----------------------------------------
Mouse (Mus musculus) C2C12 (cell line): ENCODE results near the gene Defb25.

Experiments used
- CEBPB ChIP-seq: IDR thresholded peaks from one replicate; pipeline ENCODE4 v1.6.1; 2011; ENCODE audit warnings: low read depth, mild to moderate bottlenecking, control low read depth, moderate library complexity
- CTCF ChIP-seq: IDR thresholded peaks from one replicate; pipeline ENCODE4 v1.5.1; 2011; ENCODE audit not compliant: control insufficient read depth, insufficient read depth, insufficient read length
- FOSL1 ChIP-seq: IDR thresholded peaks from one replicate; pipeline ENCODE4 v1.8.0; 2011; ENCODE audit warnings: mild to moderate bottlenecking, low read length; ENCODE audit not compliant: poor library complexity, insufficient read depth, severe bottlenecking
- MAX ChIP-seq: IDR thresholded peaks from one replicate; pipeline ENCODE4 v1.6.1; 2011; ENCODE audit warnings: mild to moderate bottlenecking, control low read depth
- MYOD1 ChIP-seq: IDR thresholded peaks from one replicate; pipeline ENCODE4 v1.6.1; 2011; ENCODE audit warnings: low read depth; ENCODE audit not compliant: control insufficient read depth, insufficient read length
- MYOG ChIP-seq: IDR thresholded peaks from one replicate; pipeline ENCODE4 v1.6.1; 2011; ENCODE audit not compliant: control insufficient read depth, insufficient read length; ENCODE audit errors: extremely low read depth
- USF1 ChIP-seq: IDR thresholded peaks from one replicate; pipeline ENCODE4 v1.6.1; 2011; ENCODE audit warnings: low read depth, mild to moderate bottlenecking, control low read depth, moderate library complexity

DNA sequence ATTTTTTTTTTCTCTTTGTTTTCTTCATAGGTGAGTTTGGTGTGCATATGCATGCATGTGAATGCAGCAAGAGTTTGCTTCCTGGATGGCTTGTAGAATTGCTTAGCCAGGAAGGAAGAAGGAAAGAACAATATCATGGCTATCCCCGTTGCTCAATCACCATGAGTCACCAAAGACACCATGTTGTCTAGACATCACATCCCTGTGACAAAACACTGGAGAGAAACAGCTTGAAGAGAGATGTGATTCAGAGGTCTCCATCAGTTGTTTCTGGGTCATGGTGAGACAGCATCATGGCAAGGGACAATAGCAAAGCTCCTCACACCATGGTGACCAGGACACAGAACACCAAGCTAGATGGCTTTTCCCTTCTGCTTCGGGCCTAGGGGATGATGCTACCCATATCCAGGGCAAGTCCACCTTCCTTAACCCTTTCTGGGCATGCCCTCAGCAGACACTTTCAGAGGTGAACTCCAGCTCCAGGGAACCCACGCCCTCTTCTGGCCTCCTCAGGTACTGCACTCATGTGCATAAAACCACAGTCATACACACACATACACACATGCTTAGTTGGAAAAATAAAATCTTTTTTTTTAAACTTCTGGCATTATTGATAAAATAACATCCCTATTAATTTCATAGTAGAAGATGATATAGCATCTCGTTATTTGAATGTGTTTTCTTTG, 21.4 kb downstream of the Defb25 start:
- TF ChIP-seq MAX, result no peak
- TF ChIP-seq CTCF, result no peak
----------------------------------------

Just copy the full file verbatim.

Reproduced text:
Mouse (Mus musculus) C2C12 (cell line): ENCODE results near the gene Defb25.

Experiments used
- CEBPB ChIP-seq: IDR thresholded peaks from one replicate; pipeline ENCODE4 v1.6.1; 2011; ENCODE audit warnings: low read depth, mild to moderate bottlenecking, control low read depth, moderate library complexity
- CTCF ChIP-seq: IDR thresholded peaks from one replicate; pipeline ENCODE4 v1.5.1; 2011; ENCODE audit not compliant: control insufficient read depth, insufficient read depth, insufficient read length
- FOSL1 ChIP-seq: IDR thresholded peaks from one replicate; pipeline ENCODE4 v1.8.0; 2011; ENCODE audit warnings: mild to moderate bottlenecking, low read length; ENCODE audit not compliant: poor library complexity, insufficient read depth, severe bottlenecking
- MAX ChIP-seq: IDR thresholded peaks from one replicate; pipeline ENCODE4 v1.6.1; 2011; ENCODE audit warnings: mild to moderate bottlenecking, control low read depth
- MYOD1 ChIP-seq: IDR thresholded peaks from one replicate; pipeline ENCODE4 v1.6.1; 2011; ENCODE audit warnings: low read depth; ENCODE audit not compliant: control insufficient read depth, insufficient read length
- MYOG ChIP-seq: IDR thresholded peaks from one replicate; pipeline ENCODE4 v1.6.1; 2011; ENCODE audit not compliant: control insufficient read depth, insufficient read length; ENCODE audit errors: extremely low read depth
- USF1 ChIP-seq: IDR thresholded peaks from one replicate; pipeline ENCODE4 v1.6.1; 2011; ENCODE audit warnings: low read depth, mild to moderate bottlenecking, control low read depth, moderate library complexity

DNA sequence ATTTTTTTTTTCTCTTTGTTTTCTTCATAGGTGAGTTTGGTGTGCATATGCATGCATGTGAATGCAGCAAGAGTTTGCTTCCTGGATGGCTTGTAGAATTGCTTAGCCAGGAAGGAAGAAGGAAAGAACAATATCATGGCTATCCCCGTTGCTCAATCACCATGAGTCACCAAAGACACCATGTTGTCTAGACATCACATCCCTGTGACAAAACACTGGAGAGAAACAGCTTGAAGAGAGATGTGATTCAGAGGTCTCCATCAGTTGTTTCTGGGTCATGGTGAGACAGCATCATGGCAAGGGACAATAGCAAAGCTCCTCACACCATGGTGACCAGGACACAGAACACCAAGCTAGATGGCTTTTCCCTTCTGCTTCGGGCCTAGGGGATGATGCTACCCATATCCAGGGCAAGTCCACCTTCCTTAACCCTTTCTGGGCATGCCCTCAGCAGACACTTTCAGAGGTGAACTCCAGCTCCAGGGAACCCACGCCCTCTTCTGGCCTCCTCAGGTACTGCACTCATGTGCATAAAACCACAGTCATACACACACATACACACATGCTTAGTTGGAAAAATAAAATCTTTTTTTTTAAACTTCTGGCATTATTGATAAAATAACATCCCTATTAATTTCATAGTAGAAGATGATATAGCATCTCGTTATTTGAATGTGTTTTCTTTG, 21.4 kb downstream of the Defb25 start:
- TF ChIP-seq MAX, result no peak
- TF ChIP-seq CTCF, result no peak